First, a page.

by Greta Yeoman
Timaru’s Muslim community is grieving but feeling supported by the community in the wake of Friday’s mosque shootings in Christchurch, one man says.
Dr Muhammad Khalid, who works as a surgeon in Timaru, said the shootings at two mosques in Christchurch, which killed 50 people, had shaken the small community of Muslims in Timaru.
“Some children and teenagers have been crying.”
As there is no mosque in Timaru for worshippers, many Timaru Muslims had travelled to the Christchurch mosques – both the Al Noor Mosque in Deans Ave and the Linwood Masjid (mosque in Arabic) – at weekends to pray.
“We have gone to that mosque [on Deans Ave] many times.”
Because of this, several of the victims were known to his family and others in the Timaru Muslim community, which is about 10 families, Dr Khalid said.
While Dr Khalid had not been “close” with those killed in Friday’s terrorism attack, he had known the Pakistani victims of the tragedy, while another Egyptian family from Timaru had known other Egyptian Muslims who had been killed.
“It is a small community.”
He said he had been working in surgery when the news broke, but finished the operation before finding out what had happened.
One of his first thoughts was about the origin of the shooter.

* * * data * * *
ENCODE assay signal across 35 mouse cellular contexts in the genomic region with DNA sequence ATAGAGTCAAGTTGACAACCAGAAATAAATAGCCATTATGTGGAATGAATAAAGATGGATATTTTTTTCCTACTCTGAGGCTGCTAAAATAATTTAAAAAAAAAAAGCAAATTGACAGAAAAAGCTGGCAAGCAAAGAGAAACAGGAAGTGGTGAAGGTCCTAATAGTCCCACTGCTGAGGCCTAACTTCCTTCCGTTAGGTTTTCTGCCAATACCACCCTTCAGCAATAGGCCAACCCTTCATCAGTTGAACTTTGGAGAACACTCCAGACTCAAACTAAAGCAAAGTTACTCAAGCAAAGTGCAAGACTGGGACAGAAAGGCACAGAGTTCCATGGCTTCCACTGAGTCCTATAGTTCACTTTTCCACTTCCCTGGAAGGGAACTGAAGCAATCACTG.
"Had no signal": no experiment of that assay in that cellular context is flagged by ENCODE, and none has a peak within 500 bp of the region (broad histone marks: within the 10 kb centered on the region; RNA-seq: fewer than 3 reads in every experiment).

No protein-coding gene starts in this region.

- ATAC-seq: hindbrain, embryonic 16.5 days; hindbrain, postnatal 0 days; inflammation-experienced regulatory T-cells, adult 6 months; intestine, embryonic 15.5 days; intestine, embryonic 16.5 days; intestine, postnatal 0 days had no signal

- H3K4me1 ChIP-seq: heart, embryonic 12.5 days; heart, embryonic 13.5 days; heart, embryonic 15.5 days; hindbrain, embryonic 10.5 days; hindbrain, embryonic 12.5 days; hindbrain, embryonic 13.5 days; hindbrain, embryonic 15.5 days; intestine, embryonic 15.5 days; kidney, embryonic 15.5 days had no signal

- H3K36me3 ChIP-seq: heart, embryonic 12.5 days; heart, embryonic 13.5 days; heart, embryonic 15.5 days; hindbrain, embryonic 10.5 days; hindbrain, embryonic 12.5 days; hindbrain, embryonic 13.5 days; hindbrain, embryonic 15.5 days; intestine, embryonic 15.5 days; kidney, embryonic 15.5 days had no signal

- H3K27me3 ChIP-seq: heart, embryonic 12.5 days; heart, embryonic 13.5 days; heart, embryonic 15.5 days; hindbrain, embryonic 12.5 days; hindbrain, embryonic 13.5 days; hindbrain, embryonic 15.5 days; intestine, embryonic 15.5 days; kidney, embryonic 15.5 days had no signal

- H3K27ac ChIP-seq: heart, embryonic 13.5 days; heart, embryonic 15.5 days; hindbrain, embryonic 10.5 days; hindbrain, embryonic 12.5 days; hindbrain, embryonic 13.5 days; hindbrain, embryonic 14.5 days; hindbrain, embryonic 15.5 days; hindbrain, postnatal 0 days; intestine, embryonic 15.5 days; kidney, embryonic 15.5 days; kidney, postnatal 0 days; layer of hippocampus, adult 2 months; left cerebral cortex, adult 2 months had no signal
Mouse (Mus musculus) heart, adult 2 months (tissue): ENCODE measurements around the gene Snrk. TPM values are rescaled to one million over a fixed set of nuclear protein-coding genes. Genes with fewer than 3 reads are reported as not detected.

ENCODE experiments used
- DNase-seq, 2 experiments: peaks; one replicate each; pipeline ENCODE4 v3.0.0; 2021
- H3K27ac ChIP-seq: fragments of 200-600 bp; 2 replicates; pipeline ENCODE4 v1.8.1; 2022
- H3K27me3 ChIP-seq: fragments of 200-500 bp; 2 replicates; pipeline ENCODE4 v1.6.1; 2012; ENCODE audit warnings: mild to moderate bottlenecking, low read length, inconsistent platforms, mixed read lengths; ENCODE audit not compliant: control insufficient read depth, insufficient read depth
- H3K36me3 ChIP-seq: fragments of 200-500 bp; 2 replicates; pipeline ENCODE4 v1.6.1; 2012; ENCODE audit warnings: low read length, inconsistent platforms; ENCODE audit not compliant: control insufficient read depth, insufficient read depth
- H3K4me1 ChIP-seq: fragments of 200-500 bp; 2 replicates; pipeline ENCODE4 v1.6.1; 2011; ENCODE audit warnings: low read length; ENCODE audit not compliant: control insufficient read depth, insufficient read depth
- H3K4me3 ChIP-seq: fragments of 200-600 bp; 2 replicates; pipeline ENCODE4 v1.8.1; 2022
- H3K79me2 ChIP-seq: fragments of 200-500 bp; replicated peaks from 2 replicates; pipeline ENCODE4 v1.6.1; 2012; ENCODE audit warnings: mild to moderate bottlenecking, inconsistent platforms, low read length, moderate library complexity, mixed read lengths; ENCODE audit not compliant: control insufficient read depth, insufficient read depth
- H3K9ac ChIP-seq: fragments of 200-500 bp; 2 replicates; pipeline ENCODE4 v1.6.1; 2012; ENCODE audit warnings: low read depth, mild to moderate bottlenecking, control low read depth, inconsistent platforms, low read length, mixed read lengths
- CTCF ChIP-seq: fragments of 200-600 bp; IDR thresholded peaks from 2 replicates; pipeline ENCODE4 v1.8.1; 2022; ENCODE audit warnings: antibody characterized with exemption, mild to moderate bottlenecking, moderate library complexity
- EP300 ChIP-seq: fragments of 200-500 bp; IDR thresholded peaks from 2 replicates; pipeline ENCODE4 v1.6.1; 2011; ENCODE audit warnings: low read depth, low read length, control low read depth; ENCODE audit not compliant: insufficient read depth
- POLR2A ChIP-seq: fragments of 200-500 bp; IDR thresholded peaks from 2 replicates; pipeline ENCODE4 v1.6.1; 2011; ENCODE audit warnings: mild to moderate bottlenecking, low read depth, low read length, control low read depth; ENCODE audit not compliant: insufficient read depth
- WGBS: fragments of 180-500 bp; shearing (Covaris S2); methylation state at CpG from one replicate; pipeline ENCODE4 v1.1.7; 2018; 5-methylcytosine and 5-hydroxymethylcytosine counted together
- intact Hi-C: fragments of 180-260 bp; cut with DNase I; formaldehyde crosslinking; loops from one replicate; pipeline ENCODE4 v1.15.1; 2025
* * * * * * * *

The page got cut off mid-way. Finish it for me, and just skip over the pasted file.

“I said he is not a Kiwi – Kiwi cannot do it.”
He said the Timaru Muslim community felt it was a “one-off event” by someone who was “away from the mainstream ideology” of New Zealanders.
Timaru residents had been very supportive of the community in the days after the shooting, Dr Khalid said.
“People left flowers at my door.”
A neighbour had also come around, so overwhelmed by tears of grief he could not speak, while the condemnation of the attack by politicians and outpouring of support from around the country had also been “very reassuring”, he said.
He had also not seen “any doubt” from the town’s Muslim members about choosing to live in New Zealand.
“[We] made the right choice.”
He had lived in Timaru since 2016, and had never had any overtly bad experiences and neither had his wife, who wears a headscarf.
“It happened but not to the point where it is worrisome.”
Dr Khalid compared the supportive response from New Zealanders to when he had lived in Europe, where he had seen plenty of “scaremongering” talk and articles following any shootings.
In contrast, he said local Muslims had “all appreciated” the community vigil at Caroline Bay on Sunday afternoon – organised by the Timaru Christian Ministers Association with support from the Timaru District Council – as well as ongoing offers of support from schools in the town.
“All of New Zealand has stood together,” Dr Khalid said.
This story has been amended to more accurately reflect that in
commenting on the way New Zealanders had banded together following the terrorist attack, Dr Khalid emphasised that “we are all one, we are all together as New Zealanders”.
The Courier apologises for the mistake, particularly at a time when words are so important.